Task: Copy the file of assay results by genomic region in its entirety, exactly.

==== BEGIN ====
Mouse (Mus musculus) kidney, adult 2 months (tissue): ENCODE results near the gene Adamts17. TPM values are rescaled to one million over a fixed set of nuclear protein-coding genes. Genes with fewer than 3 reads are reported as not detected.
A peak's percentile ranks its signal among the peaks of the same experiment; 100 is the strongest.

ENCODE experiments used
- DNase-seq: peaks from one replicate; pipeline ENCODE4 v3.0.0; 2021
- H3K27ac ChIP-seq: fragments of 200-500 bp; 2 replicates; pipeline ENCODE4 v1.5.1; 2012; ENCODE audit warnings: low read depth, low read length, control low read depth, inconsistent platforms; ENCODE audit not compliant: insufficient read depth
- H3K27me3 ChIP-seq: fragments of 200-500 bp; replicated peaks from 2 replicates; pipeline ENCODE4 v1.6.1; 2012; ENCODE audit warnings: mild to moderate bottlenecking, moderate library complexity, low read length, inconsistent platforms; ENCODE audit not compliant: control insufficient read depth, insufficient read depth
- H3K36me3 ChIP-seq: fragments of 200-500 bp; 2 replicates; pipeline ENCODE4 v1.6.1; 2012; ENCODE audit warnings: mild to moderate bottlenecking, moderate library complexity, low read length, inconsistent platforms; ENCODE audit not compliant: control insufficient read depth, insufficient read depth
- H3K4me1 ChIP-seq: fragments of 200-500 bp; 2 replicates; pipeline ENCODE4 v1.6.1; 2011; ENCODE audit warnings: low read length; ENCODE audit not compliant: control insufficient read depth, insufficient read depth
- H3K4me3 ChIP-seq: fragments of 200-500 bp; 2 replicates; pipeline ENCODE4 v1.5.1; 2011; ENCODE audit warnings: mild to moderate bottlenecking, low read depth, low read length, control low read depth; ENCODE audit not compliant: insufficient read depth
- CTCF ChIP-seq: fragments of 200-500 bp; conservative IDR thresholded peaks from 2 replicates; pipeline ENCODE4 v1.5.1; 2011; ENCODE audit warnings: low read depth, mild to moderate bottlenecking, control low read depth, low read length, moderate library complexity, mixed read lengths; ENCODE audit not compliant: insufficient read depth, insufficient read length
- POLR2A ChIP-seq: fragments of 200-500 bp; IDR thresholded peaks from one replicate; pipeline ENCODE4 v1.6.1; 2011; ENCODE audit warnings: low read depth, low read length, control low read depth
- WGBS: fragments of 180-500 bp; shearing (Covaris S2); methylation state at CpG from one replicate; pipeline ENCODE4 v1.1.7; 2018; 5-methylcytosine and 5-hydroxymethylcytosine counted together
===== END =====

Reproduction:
Mouse (Mus musculus) kidney, adult 2 months (tissue): ENCODE results near the gene Adamts17. TPM values are rescaled to one million over a fixed set of nuclear protein-coding genes. Genes with fewer than 3 reads are reported as not detected.
A peak's percentile ranks its signal among the peaks of the same experiment; 100 is the strongest.

ENCODE experiments used
- DNase-seq: peaks from one replicate; pipeline ENCODE4 v3.0.0; 2021
- H3K27ac ChIP-seq: fragments of 200-500 bp; 2 replicates; pipeline ENCODE4 v1.5.1; 2012; ENCODE audit warnings: low read depth, low read length, control low read depth, inconsistent platforms; ENCODE audit not compliant: insufficient read depth
- H3K27me3 ChIP-seq: fragments of 200-500 bp; replicated peaks from 2 replicates; pipeline ENCODE4 v1.6.1; 2012; ENCODE audit warnings: mild to moderate bottlenecking, moderate library complexity, low read length, inconsistent platforms; ENCODE audit not compliant: control insufficient read depth, insufficient read depth
- H3K36me3 ChIP-seq: fragments of 200-500 bp; 2 replicates; pipeline ENCODE4 v1.6.1; 2012; ENCODE audit warnings: mild to moderate bottlenecking, moderate library complexity, low read length, inconsistent platforms; ENCODE audit not compliant: control insufficient read depth, insufficient read depth
- H3K4me1 ChIP-seq: fragments of 200-500 bp; 2 replicates; pipeline ENCODE4 v1.6.1; 2011; ENCODE audit warnings: low read length; ENCODE audit not compliant: control insufficient read depth, insufficient read depth
- H3K4me3 ChIP-seq: fragments of 200-500 bp; 2 replicates; pipeline ENCODE4 v1.5.1; 2011; ENCODE audit warnings: mild to moderate bottlenecking, low read depth, low read length, control low read depth; ENCODE audit not compliant: insufficient read depth
- CTCF ChIP-seq: fragments of 200-500 bp; conservative IDR thresholded peaks from 2 replicates; pipeline ENCODE4 v1.5.1; 2011; ENCODE audit warnings: low read depth, mild to moderate bottlenecking, control low read depth, low read length, moderate library complexity, mixed read lengths; ENCODE audit not compliant: insufficient read depth, insufficient read length
- POLR2A ChIP-seq: fragments of 200-500 bp; IDR thresholded peaks from one replicate; pipeline ENCODE4 v1.6.1; 2011; ENCODE audit warnings: low read depth, low read length, control low read depth
- WGBS: fragments of 180-500 bp; shearing (Covaris S2); methylation state at CpG from one replicate; pipeline ENCODE4 v1.1.7; 2018; 5-methylcytosine and 5-hydroxymethylcytosine counted together